“Weddings are expensive”, ” I am shocked by these prices”, “unfortunately these prices are out of our budget”- phrases wedding suppliers hear on daily basis. A wedding supplier has to be ‘expensive’ so that they can continue running a specialised business. A closer inspection will reveal that ‘expensive’ in fact means ‘market related’. Couples planning a wedding really need to understand that a wedding is made up of costs that are directly related to the relevant prices charged by specific sectors supplying the wedding industry with raw materials and consumables, which need to be processed by the trained and skilled professionals.Weddings are priced at a market related value of raw materials, consumable products and man power required to produce and execute a wedding. An event takes hundreds of hours to plan and 12 hours to execute and on average a wedding requires minimum of 6 companies to supply products and services.
An average wedding supplier charges an hourly rate of between R50 – R950+ per hour depending on their sector, level of experience and equipment value. Even at a small wedding of 60 guests, there are minimum of 30 people who will be working and serving, making a wedding day special and stress free for the clients. Some of the suppliers will put in 300 hours, others 50, or 12 hours in case of waiters/ barmen/function manager. Every single supplier needs to be reinbursed for their services. Take out a calculator and multiply 30 staff members by even R150 per hour, that’s R4500 per hour. Twelve hours of service on the wedding day at a minimum rate of R4500 = R54 000 for the service on the day of your wedding only. What about the hours that are dedicated to planning a wedding, meetings, email correspondence, site inspections and finalising of finer details? What about post wedding activities which are often neglected but require attention (clearing the venue, cleaning the venue, dealing with breakages and editing photos, video). Yes costs add up but if someone is working, they need to get paid.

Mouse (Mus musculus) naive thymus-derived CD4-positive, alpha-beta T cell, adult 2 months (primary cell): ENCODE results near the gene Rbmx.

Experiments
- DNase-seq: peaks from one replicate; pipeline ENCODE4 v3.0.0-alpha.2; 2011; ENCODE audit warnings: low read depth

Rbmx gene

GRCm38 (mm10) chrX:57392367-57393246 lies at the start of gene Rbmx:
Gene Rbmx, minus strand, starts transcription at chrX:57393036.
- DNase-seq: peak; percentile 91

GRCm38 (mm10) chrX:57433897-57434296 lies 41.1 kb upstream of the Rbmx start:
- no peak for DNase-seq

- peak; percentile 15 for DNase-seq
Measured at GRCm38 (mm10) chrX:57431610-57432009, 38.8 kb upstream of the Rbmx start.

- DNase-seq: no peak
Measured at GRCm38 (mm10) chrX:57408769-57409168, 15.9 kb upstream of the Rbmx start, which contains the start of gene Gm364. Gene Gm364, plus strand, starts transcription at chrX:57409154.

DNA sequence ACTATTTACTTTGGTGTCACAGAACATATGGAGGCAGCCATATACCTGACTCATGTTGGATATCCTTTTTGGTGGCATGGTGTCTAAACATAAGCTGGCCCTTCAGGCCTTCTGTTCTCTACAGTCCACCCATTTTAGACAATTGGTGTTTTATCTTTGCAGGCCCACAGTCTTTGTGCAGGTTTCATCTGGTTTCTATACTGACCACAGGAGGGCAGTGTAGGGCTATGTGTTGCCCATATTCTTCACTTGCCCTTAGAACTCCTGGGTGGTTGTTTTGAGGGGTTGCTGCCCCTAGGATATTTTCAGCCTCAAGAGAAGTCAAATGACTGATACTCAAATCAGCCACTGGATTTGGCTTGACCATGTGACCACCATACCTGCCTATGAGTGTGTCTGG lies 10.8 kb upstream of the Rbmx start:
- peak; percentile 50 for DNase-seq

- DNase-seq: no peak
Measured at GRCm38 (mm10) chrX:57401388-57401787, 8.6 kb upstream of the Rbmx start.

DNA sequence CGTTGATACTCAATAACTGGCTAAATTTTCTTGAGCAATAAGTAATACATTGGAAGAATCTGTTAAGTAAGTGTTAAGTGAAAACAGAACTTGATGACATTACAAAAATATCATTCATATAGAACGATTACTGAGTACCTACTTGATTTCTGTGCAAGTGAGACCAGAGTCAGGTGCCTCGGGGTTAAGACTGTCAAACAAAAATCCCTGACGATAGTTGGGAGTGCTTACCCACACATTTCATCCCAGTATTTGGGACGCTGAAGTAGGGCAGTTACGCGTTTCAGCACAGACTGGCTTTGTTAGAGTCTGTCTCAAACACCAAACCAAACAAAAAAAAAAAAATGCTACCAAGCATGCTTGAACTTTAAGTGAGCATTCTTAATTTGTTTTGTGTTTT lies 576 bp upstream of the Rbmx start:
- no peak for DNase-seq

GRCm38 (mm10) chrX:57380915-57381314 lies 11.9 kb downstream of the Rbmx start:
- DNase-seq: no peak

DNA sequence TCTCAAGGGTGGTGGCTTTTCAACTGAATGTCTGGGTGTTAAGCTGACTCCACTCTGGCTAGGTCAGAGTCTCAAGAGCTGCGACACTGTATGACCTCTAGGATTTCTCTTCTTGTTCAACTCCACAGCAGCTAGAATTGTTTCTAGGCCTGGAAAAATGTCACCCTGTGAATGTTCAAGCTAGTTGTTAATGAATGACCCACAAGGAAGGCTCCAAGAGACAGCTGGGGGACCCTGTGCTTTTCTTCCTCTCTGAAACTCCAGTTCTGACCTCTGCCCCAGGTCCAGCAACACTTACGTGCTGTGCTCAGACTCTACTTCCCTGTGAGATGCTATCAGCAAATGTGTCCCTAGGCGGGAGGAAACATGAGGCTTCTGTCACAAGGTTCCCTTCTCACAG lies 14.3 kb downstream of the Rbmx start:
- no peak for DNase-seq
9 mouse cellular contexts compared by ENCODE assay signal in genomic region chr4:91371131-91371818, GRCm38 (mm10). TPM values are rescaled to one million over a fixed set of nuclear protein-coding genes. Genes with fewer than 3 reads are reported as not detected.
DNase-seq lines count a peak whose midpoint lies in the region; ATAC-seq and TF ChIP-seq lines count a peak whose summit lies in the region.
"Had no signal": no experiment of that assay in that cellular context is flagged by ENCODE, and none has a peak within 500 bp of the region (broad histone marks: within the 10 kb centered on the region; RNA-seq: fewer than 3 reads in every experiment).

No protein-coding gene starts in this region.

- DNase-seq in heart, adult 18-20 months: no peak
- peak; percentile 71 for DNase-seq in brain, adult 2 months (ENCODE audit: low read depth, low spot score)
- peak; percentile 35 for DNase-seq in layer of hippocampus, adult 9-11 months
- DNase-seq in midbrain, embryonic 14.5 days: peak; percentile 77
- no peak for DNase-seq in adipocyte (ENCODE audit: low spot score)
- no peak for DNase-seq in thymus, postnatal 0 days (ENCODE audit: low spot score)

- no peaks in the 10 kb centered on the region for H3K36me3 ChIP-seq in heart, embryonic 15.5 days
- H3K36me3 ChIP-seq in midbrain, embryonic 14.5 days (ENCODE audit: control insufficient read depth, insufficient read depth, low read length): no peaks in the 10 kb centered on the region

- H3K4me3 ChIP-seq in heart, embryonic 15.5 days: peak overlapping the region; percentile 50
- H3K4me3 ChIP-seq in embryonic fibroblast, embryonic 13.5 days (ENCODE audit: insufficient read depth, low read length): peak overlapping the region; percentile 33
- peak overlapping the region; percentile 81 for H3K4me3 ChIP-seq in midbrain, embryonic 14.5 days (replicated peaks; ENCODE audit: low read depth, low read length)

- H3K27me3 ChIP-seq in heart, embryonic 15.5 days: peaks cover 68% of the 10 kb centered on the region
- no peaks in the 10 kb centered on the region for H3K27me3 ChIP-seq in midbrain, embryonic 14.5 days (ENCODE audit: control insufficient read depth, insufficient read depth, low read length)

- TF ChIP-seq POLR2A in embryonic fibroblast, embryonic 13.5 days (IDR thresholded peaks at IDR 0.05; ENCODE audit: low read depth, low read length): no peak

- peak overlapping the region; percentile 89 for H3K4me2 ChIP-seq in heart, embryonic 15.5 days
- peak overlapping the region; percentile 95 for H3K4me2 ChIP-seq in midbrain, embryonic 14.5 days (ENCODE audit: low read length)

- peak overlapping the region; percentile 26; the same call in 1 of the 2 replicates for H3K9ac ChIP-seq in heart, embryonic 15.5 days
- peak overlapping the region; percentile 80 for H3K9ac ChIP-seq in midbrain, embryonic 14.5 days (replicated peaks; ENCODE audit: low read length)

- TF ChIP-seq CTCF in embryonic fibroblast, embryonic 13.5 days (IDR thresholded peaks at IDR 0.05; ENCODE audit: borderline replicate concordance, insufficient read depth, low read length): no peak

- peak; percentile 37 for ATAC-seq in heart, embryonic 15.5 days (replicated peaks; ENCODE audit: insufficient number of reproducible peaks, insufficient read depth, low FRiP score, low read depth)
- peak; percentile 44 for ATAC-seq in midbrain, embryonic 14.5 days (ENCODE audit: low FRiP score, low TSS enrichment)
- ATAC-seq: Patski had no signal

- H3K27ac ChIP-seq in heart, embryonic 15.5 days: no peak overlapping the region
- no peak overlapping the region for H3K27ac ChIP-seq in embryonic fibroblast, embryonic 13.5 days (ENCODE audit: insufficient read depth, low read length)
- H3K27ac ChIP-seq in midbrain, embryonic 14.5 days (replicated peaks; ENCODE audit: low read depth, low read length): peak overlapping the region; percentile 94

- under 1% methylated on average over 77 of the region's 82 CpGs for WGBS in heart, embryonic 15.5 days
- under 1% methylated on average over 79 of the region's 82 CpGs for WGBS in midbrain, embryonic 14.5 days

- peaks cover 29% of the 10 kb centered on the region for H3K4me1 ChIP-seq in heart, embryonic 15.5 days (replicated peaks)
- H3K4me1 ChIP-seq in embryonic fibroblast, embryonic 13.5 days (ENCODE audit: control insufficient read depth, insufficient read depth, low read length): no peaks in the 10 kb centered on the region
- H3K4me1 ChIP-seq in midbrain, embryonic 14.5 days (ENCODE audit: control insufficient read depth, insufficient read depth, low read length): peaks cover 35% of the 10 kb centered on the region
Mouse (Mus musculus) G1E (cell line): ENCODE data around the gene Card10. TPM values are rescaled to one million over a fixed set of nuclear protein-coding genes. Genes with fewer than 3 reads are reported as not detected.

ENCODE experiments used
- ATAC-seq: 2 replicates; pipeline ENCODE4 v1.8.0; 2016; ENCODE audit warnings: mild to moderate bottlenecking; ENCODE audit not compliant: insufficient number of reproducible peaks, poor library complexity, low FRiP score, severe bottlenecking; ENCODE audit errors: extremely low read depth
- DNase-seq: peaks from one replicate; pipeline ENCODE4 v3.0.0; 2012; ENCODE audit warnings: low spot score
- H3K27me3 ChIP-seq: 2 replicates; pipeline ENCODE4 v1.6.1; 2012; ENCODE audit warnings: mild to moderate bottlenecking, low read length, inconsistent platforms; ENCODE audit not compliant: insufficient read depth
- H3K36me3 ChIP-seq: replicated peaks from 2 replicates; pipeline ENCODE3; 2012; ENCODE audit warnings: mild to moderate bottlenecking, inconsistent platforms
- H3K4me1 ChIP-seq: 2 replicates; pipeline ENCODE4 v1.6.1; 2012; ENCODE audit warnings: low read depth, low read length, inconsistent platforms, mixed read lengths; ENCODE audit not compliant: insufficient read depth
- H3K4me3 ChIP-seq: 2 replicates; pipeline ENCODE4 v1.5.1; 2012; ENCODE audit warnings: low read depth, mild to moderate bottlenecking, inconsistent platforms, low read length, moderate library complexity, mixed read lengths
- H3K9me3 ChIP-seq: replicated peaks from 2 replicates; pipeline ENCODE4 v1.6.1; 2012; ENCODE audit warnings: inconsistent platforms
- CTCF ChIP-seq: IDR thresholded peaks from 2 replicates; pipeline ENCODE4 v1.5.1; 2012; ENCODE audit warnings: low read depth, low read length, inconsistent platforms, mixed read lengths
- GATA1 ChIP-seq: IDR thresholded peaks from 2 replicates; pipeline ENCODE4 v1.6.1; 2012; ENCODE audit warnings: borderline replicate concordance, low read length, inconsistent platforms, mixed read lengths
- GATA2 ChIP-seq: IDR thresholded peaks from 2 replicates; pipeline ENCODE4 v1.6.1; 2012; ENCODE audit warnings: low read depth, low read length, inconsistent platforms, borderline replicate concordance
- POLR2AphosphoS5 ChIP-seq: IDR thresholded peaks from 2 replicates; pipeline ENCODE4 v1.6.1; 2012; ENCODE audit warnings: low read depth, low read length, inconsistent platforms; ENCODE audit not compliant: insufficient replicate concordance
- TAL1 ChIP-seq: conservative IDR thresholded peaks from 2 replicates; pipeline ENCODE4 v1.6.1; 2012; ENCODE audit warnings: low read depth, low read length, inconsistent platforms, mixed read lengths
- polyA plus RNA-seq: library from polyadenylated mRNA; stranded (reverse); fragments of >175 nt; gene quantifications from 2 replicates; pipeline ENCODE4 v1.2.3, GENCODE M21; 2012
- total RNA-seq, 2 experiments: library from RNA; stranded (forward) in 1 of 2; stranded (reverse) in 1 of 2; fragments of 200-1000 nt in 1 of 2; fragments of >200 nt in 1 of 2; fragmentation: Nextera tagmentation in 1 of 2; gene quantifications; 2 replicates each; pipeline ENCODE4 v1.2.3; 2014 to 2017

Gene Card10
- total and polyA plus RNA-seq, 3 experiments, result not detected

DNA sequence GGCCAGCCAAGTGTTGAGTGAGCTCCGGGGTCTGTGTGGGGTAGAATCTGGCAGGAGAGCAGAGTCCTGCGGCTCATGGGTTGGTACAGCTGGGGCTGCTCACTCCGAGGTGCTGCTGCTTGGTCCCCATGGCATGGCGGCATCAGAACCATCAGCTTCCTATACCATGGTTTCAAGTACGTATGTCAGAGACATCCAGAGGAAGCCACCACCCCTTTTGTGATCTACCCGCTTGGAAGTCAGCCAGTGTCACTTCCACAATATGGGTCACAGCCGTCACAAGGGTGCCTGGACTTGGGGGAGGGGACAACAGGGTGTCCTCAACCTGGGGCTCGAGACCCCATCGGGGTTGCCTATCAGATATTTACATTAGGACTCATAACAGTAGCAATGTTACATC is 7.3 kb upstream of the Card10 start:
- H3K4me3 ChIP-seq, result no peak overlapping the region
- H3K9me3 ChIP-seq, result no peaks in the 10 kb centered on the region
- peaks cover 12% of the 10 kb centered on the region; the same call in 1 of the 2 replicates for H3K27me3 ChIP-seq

It is a fact that most wedding suppliers do not charge for every hour they spend working on a wedding. If they did, then they would be truly expensive. For example, if a planner was to charge for all 300 hours put into a wedding even at R100 per hour (which is laughable considering that students for hire are billed at R100 per hours without any skills or experience) then wedding planning packages would start from R30 000 – raise your hand if your packages start from R30 000 (and that’s for one planner, what about assistants and office staff?).
Another point to consider is the running cost of a wedding business and equipment/resources required in order to be able to provide wedding related services. For example, photographers, videographers, DJs, Sound and Lighting specialists all have to invest into superior equipment. Decor companies invest hundreds of thousands of rands into their stock. Wedding venues spend millions per year to upkeep their establishments. All wedding professionals have to invest in upgrading and maintaining their equipment, plus their education and ongoing training and skills development in order to stay relevant and continue to strive for excellence. All of this requires money, money that should be earned through supply of services.
When a wedding supplier takes their business seriously they charge market appropriate rates which allows them to earn money through their businesses and in return these suppliers commit themselves to the highest levels of services delivery on the day that matters the most to the couple. So stand up for yourself and charge what you are worth and if the client tells you are expensive, smile and say “I need to be!”.